Most would assume that there is not much of a connection between Fremont County and the American Civil War. At first glance, there doesn’t appear to be. Colorado was far to the west and wasn’t yet a state, just a territory. In fact, it had only been a territory for little over a month before war broke out on April 12, 1861. Colorado was unspecified as being either a free or slave area, a point that was never addressed due to the outbreak of war. By a tiny margin it was primarily pro-Union but did have its share of support from Confederate sympathizers.
The American Civil War began on April 12, 1861 when shots were fired at Fort Sumter in South Carolina. It is estimated that 620,000 soldiers died from combat, accident, starvation, and disease during the course of the war. To date, this is the most Americans to die in a single war. It wasn’t until the Vietnam War that the amount of American deaths in foreign wars eclipsed the number who died during the Civil War. South Carolina was the first state to secede in December 1860 with Mississippi, Florida, Alabama, Georgia, Louisiana, Texas, Virginia, Arkansas, North Carolina, and Tennessee following throughout 1861.
Even without the title of statehood, the Colorado Territory provided men for both sides of the conflict. Jesse H. Leavenworth was tasked with raising six companies of volunteer infantry for the Union from the territory of Colorado. These, along with the two independent companies of Captain Dodd and Captain Ford and two independent companies of dismounted cavalry under Captain Backus and Captain Sexton, would make up the Second Volunteer Infantry. The independent companies of Dodd and Ford were organized in and around Cañon City. Captain C. D. Hendron and Lieutenant J. C. W. Hall helped Dodd find men to recruit. Captain Dodd’s and Captain Ford’s companies were the first volunteers to leave the territory as companies A and B. In 1861, the Cañon City Times ran an ad to call for volunteers on October 7th:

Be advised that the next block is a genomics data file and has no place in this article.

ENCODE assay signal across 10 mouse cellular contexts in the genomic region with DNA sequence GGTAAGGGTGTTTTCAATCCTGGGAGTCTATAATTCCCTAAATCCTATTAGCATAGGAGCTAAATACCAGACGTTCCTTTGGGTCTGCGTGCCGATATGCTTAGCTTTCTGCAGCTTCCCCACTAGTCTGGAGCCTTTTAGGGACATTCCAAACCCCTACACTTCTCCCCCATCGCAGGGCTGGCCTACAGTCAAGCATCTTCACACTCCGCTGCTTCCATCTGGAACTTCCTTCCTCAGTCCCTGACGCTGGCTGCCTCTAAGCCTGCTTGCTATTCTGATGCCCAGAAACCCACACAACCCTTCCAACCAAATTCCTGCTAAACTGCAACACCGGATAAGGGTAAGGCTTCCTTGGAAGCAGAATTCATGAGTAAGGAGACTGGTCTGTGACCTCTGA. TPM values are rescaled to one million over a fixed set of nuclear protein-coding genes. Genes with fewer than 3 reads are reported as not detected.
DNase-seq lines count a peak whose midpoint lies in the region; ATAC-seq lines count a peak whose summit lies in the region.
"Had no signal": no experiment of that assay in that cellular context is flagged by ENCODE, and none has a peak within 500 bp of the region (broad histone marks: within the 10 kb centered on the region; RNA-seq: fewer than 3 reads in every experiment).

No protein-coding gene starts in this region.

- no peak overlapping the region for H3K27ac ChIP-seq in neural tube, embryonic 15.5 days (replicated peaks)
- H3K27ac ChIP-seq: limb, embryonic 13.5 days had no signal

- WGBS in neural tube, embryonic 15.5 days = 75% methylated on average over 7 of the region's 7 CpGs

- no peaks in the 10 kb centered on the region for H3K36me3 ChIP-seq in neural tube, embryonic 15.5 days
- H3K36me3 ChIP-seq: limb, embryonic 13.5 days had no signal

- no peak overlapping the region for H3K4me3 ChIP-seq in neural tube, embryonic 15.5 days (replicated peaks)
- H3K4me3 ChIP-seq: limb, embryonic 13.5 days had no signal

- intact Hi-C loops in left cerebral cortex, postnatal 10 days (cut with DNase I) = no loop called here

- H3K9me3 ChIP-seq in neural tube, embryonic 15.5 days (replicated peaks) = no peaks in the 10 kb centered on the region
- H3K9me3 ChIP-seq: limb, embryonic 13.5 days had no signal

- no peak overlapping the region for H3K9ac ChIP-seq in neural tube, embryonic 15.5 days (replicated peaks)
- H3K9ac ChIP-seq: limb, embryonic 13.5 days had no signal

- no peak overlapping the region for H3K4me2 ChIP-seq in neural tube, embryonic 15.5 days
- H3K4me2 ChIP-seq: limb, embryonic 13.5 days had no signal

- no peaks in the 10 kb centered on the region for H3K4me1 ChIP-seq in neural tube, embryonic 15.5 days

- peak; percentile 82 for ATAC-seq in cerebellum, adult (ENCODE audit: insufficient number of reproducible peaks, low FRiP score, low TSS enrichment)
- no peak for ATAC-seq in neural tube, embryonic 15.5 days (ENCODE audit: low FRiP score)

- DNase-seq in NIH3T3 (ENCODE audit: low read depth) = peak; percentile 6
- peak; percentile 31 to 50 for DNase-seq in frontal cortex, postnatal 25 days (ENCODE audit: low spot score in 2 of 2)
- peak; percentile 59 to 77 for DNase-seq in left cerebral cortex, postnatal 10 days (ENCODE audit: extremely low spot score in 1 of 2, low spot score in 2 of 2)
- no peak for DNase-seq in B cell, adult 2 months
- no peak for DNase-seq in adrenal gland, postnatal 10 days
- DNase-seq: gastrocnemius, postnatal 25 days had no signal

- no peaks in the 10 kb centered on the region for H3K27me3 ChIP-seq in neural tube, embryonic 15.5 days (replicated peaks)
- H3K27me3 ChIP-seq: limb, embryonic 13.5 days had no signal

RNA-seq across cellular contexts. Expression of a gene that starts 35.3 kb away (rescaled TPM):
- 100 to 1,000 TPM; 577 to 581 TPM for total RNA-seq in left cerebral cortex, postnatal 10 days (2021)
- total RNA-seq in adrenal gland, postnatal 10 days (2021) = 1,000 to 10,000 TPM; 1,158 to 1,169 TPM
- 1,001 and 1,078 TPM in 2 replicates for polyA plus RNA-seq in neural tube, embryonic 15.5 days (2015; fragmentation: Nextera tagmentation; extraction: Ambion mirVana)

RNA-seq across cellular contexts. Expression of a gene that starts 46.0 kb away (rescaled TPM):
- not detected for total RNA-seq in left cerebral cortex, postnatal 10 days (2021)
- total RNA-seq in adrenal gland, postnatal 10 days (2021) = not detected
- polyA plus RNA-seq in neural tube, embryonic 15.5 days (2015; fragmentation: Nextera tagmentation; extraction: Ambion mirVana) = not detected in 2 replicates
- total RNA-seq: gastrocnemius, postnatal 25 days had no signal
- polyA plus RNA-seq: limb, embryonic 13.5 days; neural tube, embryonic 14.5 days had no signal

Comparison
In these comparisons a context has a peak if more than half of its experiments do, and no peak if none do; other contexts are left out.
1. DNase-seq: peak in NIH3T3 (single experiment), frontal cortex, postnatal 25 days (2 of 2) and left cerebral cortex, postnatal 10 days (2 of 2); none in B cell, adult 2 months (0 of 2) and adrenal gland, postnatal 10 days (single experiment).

Volunteers Wanted! For C. D. Hendron’s Company of Colorado Volunteers, to serve for three years or during the war. This company to be stationed at Fort Garland. Only able bodied men; between the ages of 18 and 45, and otherwise filling the requirements of the War Department, will be received. Recruits will be received at Head Quarters in Canon City and at their stations in the mountains:
Lieut. J. C. W. Hall
A group of Confederates sometimes called the Reynold’s Gang after brothers James and John Reynolds, also functioned in the region. This group acted on military orders to disrupt Union supply lines in Colorado Territory.
After the war, veterans from both sides of the conflict settled in Cañon City and the surrounding region. After the destruction of war in the east, the west seemed to offer bright new horizons far removed from the recent brutality. Marshall and Amanda Felch were just a few of these people who built a new life in the west.
Marshall and Amanda met during the war while she was a nurse and Marshall a hospital steward with the 4th Vermont. They were married in Vermont on December 16, 1865, a second marriage for both. During the war Amanda was always known as Mrs. Farnham.
Amanda was a well-known nurse and was at many bloody battles including Gettysburg and worked under Dorothea Dix. After the war, the couple lived on a ranch in Garden Park where Marshall found recognition through his work in paleontology.
Amanda passed in 1893 and Marshall in 1902 and both are buried in Greenwood Pioneer Cemetery.
Are you interested in learning more? Stop by the museum during our open hours Wednesday through Saturday from 10 AM – 4 PM, call us at (719) 269-9036, or email us at firstname.lastname@example.org.